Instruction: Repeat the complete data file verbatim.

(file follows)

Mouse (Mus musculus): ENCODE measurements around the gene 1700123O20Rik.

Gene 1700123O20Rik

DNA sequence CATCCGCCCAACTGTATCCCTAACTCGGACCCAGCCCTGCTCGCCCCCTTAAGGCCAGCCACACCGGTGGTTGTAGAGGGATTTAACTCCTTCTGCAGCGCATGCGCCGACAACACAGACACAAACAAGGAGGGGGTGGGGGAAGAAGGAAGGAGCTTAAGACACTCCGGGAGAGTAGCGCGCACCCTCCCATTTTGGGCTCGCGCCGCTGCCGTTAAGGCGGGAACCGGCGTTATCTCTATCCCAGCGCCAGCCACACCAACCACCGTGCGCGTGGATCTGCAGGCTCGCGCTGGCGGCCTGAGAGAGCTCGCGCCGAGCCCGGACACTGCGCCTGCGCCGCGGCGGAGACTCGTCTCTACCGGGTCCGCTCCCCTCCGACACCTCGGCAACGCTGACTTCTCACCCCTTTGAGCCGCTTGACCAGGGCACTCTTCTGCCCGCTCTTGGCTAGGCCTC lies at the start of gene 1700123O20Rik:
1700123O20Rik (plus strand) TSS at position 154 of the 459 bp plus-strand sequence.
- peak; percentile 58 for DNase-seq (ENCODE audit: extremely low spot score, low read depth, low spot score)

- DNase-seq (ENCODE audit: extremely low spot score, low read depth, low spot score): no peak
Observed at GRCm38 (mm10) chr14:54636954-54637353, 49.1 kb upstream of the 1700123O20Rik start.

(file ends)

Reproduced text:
Mouse (Mus musculus): ENCODE measurements around the gene 1700123O20Rik.

Gene 1700123O20Rik

DNA sequence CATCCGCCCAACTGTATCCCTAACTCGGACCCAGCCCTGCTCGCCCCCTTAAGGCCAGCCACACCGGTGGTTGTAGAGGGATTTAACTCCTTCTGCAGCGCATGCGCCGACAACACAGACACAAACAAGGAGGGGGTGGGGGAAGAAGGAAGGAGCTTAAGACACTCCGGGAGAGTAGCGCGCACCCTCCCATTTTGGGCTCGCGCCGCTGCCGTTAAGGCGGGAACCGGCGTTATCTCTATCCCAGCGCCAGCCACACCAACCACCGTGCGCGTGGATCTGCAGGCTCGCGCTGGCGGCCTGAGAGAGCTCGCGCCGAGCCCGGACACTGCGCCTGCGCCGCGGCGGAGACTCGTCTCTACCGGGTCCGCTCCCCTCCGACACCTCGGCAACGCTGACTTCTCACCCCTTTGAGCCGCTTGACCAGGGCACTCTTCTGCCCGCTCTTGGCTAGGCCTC lies at the start of gene 1700123O20Rik:
1700123O20Rik (plus strand) TSS at position 154 of the 459 bp plus-strand sequence.
- peak; percentile 58 for DNase-seq (ENCODE audit: extremely low spot score, low read depth, low spot score)

- DNase-seq (ENCODE audit: extremely low spot score, low read depth, low spot score): no peak
Observed at GRCm38 (mm10) chr14:54636954-54637353, 49.1 kb upstream of the 1700123O20Rik start.